This brings us to Nacho, mentioned in passing in an early Breaking Bad episode but otherwise a new ideation for the franchise as of Saul’s premiere. There’s a tragic Jesse Pinkman vibe (Jesse’s aura is all over this season) to Nacho’s present place in things. He orders guys to sell drugs, gets people high, disciplines when he has to and comes home to a dimly lit, high-tech crypt of a crash pad, tossing out dimes of heroin (or meth or whatever) to strung-out groupies watching home-shopping on his couch. Nacho could probably relate to Kim, bored as he is by getting what he worked so hard for. His scars remind us that he paid quite a price, and that he’ll keep paying it. But he wants a simpler life, no matter the cost. Alas, things just got more complicated with the hotly anticipated (by a certain minority, at least) arrival of Eduardo “Lalo” Salamanca in New Mexico to help stem the tide of losses from lackadaisical dealers and benevolent management. Nacho’s heart sinks. Hector was far from the tip of the spear. Nacho is stuck.
If Nacho doesn’t survive the long haul, it could be an act of mercy. (Though with what appear to be fake IDs for himself and his father in a bedroom safe, maybe he makes an escape less desperate than Jesse or Saul’s.) The cycle of instilled violence has consumed him, and it eventually does Domingo, who’s still too timid to, for example, rip out the earring of a cocky but negligent corner man as punishment. The Domingo whom Walter White shackles in his basement is a brutal man, having battled but lost to preserve his gentler nature, thrashing about with his final breaths. Marco and Leonel, too, were raised to become men guided by callousness and rage by their uncle Hector, and we all know how that turned out for them.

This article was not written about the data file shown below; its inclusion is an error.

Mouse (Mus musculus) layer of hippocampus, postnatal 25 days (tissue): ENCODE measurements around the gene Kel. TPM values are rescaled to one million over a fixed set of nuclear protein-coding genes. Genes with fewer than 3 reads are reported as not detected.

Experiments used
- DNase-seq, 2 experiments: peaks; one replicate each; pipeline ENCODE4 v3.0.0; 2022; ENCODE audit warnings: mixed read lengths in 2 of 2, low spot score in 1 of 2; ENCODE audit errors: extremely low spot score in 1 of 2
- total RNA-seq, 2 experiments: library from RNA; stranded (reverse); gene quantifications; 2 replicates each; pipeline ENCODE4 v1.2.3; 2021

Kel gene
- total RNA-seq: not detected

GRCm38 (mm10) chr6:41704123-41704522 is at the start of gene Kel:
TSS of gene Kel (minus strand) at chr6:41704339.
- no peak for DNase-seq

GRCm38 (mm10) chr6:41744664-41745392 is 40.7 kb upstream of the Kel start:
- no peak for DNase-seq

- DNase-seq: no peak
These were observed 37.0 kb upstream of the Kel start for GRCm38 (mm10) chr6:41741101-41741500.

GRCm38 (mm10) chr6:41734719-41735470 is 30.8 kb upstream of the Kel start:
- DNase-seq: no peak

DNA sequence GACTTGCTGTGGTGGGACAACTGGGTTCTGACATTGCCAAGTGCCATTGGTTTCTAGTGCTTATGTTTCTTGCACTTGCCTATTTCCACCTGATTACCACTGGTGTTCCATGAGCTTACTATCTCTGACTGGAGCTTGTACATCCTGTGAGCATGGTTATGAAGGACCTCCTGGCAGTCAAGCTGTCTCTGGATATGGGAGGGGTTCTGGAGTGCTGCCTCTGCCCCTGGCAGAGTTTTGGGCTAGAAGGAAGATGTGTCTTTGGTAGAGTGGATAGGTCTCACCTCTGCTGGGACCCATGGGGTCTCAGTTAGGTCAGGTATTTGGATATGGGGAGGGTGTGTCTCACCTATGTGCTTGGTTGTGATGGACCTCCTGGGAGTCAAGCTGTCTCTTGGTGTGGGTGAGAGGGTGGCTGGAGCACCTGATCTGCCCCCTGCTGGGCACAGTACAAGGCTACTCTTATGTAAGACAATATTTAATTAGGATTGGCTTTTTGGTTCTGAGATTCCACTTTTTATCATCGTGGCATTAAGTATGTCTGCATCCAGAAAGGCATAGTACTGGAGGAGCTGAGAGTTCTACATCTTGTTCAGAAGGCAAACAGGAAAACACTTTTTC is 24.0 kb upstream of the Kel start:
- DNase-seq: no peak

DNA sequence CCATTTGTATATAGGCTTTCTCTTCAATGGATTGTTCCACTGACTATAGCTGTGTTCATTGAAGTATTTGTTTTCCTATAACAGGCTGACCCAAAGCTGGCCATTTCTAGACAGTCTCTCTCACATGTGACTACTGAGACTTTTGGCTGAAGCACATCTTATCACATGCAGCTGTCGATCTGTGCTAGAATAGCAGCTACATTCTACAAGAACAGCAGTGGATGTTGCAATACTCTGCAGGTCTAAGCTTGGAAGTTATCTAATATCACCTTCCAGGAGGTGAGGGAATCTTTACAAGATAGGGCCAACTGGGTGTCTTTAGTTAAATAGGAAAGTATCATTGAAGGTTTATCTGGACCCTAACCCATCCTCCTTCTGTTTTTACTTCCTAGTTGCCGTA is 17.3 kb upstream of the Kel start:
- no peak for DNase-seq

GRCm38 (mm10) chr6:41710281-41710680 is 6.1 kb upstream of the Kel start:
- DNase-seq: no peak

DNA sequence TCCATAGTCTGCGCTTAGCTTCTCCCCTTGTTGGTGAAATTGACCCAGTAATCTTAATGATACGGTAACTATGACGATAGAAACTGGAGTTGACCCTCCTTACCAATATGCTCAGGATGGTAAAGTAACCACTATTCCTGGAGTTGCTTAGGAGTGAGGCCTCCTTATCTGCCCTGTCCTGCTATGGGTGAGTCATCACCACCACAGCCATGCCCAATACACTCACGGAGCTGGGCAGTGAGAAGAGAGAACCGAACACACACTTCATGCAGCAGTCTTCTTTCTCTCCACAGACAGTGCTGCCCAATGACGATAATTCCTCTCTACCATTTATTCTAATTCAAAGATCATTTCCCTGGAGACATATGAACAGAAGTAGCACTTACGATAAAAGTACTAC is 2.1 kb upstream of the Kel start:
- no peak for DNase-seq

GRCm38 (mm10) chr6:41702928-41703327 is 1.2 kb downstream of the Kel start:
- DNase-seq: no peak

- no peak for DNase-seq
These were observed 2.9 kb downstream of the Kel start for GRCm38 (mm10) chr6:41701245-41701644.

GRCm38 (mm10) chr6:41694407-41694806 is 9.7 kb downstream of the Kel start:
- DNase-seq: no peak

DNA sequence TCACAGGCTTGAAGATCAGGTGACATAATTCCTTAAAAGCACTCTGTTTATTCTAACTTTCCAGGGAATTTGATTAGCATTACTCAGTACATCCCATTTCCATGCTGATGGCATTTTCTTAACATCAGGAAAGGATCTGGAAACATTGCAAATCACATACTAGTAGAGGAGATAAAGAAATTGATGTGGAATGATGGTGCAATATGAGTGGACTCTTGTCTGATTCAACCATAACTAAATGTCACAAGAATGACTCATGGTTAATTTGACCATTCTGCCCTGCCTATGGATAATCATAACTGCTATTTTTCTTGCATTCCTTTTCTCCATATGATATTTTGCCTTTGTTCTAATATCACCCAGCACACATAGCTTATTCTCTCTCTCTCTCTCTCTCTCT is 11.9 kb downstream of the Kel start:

Joy has been stomped out of the majority of Saul’s ensemble like the smoldering end of a Camel Light beneath one’s shoe. Mike is morose, Nacho is nervous, Domingo is doomed, Howard (absent in this episode, but hopefully back again soon) is a wreck, Werner and his boys are acting out with extreme demonstrations of glumness and aggression (settle down, Kai), and Gus is concerned at best about the state of his super-lab. Each of them is mired in darkness that matches their respective, walled-off surroundings. And while some light might be poking through the holes in Jimmy’s future (maybe) office, and he and Kim are brightened by their shared enthusiasm for fine lines, the clouds are gathering, unmoved. We’ll find out soon enough who weathers the storm.
Apart From All That
• At least everything’s coming up Huell!
• Pretty brilliant to subvert expectations for Kim, one of few whose fate is a complete unknown.
For a price, that Zafiro bottle stopper can be yours.
• Ms. Nguyen > Francesca.
• Here’s hoping Werner lives to see his 27th anniversary.
Solid plug for Louie’s Pub & Grill.
• Incidentally, there very much is a Cajun Santa.
• Clearly, Kim had never seen Jimmy’s previous pastor routine.
• If Nacho talked to Werner, he’d know obsessive men never rest.